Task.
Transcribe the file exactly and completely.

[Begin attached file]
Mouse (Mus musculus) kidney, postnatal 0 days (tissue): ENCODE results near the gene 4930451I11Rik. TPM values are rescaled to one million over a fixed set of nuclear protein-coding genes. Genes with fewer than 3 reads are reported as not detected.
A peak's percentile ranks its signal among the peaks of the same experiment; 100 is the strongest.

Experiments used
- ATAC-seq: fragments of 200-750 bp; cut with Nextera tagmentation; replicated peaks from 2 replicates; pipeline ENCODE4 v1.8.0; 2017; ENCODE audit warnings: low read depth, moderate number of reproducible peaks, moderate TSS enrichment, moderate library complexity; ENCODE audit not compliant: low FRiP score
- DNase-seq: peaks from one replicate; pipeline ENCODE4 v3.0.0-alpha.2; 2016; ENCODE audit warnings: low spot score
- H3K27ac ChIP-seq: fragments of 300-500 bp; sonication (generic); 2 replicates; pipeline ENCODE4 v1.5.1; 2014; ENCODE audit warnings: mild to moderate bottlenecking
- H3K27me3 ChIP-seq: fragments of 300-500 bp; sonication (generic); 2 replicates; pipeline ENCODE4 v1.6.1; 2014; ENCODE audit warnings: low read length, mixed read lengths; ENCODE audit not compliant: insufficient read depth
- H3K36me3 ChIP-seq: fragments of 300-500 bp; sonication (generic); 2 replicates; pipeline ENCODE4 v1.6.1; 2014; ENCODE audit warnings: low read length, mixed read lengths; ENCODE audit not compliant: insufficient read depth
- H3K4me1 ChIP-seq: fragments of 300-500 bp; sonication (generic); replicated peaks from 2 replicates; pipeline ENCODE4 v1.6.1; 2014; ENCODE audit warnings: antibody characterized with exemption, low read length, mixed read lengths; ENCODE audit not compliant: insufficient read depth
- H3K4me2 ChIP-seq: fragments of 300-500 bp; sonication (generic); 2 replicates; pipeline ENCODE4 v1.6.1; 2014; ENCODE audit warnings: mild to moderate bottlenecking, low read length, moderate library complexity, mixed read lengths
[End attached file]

Mouse (Mus musculus) kidney, postnatal 0 days (tissue): ENCODE results near the gene 4930451I11Rik. TPM values are rescaled to one million over a fixed set of nuclear protein-coding genes. Genes with fewer than 3 reads are reported as not detected.
A peak's percentile ranks its signal among the peaks of the same experiment; 100 is the strongest.

Experiments used
- ATAC-seq: fragments of 200-750 bp; cut with Nextera tagmentation; replicated peaks from 2 replicates; pipeline ENCODE4 v1.8.0; 2017; ENCODE audit warnings: low read depth, moderate number of reproducible peaks, moderate TSS enrichment, moderate library complexity; ENCODE audit not compliant: low FRiP score
- DNase-seq: peaks from one replicate; pipeline ENCODE4 v3.0.0-alpha.2; 2016; ENCODE audit warnings: low spot score
- H3K27ac ChIP-seq: fragments of 300-500 bp; sonication (generic); 2 replicates; pipeline ENCODE4 v1.5.1; 2014; ENCODE audit warnings: mild to moderate bottlenecking
- H3K27me3 ChIP-seq: fragments of 300-500 bp; sonication (generic); 2 replicates; pipeline ENCODE4 v1.6.1; 2014; ENCODE audit warnings: low read length, mixed read lengths; ENCODE audit not compliant: insufficient read depth
- H3K36me3 ChIP-seq: fragments of 300-500 bp; sonication (generic); 2 replicates; pipeline ENCODE4 v1.6.1; 2014; ENCODE audit warnings: low read length, mixed read lengths; ENCODE audit not compliant: insufficient read depth
- H3K4me1 ChIP-seq: fragments of 300-500 bp; sonication (generic); replicated peaks from 2 replicates; pipeline ENCODE4 v1.6.1; 2014; ENCODE audit warnings: antibody characterized with exemption, low read length, mixed read lengths; ENCODE audit not compliant: insufficient read depth
- H3K4me2 ChIP-seq: fragments of 300-500 bp; sonication (generic); 2 replicates; pipeline ENCODE4 v1.6.1; 2014; ENCODE audit warnings: mild to moderate bottlenecking, low read length, moderate library complexity, mixed read lengths